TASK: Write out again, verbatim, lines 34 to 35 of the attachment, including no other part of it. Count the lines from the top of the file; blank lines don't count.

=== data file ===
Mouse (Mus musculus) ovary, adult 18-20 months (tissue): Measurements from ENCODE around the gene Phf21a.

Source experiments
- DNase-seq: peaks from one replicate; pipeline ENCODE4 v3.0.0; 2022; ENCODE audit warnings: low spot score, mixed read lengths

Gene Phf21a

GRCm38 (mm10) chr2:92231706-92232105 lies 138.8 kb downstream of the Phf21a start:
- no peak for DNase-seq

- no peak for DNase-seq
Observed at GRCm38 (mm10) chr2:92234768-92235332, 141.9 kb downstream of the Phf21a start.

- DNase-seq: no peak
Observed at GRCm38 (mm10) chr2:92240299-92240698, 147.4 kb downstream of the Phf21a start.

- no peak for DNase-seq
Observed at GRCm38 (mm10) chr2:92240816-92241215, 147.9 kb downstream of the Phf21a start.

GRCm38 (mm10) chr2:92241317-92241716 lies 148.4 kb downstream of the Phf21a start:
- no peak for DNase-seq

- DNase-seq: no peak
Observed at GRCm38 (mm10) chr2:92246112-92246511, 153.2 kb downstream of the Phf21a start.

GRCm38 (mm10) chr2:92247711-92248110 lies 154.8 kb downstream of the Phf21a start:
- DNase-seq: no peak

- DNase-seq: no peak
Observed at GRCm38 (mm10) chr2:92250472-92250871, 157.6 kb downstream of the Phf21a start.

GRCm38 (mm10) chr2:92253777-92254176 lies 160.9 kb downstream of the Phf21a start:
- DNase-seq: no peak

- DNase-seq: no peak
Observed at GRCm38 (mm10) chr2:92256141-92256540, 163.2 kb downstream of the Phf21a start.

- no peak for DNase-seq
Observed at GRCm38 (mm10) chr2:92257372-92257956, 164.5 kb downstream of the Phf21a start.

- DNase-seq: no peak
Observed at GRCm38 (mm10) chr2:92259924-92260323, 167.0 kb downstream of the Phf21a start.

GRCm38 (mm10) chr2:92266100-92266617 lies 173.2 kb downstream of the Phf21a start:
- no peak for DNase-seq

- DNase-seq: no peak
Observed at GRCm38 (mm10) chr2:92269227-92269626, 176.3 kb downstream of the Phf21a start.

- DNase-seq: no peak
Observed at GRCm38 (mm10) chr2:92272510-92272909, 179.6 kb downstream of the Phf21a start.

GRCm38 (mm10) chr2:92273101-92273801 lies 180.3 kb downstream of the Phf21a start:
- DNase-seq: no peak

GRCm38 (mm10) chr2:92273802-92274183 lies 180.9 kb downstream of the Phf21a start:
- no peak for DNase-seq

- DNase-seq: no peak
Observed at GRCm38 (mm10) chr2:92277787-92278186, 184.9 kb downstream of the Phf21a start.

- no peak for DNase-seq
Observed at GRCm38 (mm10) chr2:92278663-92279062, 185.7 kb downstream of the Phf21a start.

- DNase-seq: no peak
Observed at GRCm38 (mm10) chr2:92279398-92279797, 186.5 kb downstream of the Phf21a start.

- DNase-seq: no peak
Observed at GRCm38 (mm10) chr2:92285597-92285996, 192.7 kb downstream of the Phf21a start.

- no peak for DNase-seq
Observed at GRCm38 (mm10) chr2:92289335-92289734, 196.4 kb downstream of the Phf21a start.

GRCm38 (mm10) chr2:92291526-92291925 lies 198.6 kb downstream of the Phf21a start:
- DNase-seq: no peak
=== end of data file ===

Observed at GRCm38 (mm10) chr2:92272510-92272909, 179.6 kb downstream of the Phf21a start.

GRCm38 (mm10) chr2:92273101-92273801 lies 180.3 kb downstream of the Phf21a start: